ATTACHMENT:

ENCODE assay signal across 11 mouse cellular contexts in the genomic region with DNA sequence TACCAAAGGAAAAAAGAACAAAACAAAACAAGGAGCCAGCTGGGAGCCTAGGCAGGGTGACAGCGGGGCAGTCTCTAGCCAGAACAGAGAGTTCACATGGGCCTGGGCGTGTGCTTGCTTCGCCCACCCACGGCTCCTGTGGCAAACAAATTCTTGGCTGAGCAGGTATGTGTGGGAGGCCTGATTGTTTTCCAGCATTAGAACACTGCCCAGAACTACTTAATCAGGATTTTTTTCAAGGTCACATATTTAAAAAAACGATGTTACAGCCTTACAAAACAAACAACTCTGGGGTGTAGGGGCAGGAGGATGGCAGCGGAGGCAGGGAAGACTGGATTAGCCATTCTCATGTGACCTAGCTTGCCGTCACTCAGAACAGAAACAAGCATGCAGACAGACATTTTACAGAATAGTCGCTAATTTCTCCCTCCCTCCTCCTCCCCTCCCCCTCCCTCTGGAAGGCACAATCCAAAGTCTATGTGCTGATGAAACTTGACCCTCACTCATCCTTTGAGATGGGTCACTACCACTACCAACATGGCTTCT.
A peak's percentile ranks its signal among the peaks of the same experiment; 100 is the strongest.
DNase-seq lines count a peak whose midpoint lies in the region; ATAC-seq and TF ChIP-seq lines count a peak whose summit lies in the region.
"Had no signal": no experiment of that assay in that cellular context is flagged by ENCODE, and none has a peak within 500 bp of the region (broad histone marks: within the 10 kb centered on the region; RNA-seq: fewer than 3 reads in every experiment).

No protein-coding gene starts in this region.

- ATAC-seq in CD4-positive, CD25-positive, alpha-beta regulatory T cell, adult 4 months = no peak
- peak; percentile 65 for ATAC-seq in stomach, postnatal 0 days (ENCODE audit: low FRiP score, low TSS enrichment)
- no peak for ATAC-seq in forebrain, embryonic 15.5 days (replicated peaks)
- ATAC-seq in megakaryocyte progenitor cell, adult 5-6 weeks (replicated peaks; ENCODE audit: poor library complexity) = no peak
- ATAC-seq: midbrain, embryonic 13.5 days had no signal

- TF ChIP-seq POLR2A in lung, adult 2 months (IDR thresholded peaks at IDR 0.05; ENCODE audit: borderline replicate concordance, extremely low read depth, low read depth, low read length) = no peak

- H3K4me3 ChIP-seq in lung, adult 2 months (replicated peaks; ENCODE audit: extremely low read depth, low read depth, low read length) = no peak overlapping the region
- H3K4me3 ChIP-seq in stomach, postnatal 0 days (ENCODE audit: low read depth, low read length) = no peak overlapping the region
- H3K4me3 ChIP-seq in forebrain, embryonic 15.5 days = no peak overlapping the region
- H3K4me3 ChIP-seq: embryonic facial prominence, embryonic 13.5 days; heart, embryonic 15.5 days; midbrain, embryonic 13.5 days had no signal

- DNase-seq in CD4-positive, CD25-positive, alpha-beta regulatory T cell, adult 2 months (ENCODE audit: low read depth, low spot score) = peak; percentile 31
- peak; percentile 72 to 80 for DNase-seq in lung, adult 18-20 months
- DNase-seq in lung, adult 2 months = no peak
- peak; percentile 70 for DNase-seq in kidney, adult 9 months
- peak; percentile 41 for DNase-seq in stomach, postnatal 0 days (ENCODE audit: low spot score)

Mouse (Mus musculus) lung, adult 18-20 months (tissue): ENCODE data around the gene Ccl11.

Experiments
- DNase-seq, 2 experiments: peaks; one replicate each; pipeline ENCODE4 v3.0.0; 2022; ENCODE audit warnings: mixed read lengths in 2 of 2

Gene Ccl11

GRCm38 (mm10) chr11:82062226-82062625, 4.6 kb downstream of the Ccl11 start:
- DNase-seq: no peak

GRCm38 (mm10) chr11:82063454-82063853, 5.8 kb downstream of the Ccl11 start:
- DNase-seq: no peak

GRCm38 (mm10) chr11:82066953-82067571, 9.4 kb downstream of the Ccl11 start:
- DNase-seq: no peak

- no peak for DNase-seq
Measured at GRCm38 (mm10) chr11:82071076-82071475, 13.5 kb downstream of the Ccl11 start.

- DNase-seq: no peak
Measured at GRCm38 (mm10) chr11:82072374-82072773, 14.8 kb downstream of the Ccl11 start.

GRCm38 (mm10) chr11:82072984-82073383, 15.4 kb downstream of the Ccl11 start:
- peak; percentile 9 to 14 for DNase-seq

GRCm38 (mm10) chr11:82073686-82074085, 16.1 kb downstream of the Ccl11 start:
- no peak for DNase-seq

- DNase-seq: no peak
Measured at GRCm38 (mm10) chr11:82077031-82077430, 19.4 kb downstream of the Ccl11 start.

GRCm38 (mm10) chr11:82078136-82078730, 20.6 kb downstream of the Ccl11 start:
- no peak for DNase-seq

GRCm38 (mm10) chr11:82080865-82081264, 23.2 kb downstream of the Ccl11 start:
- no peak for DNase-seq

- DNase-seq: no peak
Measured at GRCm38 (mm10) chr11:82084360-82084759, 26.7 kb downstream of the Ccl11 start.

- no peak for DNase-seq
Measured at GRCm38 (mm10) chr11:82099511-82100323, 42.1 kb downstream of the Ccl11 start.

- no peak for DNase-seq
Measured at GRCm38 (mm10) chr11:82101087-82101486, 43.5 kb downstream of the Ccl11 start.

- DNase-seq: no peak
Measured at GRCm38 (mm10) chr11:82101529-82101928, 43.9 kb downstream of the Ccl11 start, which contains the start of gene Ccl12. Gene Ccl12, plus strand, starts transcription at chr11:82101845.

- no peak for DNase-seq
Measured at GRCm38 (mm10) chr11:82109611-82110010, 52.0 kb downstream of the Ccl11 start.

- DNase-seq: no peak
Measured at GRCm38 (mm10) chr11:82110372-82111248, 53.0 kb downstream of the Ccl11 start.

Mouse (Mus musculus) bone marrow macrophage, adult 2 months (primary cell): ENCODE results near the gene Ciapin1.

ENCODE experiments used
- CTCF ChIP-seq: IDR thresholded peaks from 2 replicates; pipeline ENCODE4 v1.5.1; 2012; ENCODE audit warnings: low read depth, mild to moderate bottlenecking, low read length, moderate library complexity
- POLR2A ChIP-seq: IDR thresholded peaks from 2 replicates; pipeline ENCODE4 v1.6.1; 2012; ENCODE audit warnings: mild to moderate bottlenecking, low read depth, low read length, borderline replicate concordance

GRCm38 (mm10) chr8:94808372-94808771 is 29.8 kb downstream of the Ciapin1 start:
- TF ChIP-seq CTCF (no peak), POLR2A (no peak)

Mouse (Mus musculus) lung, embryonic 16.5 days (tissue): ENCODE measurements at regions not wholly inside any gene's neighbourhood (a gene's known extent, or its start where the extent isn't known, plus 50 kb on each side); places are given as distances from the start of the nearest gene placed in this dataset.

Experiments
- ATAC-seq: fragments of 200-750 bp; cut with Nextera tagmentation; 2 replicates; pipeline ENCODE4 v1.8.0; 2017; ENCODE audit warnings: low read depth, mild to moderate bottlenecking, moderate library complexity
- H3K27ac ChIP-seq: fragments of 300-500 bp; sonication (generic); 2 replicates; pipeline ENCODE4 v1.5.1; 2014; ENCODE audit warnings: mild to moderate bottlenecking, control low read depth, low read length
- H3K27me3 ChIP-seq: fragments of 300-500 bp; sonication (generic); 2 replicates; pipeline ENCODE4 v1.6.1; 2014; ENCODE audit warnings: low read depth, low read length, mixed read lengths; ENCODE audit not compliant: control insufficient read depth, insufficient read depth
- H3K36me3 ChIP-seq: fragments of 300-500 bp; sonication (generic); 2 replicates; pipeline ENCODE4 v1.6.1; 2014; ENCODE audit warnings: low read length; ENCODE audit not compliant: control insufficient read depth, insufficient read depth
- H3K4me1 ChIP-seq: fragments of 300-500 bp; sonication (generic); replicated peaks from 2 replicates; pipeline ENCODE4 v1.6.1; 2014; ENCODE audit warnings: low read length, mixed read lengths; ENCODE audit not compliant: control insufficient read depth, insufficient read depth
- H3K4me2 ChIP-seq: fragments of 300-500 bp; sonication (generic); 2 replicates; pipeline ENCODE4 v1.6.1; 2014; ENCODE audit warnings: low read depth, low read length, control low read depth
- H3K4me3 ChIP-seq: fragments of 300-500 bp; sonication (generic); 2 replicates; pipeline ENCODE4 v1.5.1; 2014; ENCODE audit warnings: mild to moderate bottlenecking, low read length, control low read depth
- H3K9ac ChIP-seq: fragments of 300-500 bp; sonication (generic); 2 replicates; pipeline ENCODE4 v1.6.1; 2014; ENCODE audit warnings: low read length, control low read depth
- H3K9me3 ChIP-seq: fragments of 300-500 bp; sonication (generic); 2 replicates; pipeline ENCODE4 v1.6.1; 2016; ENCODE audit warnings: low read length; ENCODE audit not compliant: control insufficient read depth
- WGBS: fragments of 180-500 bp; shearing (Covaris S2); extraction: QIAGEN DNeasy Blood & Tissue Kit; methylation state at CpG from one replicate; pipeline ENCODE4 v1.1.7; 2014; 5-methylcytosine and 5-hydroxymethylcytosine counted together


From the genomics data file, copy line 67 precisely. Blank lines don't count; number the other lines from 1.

- H3K27me3 ChIP-seq: fragments of 300-500 bp; sonication (generic); 2 replicates; pipeline ENCODE4 v1.6.1; 2014; ENCODE audit warnings: low read depth, low read length, mixed read lengths; ENCODE audit not compliant: control insufficient read depth, insufficient read depth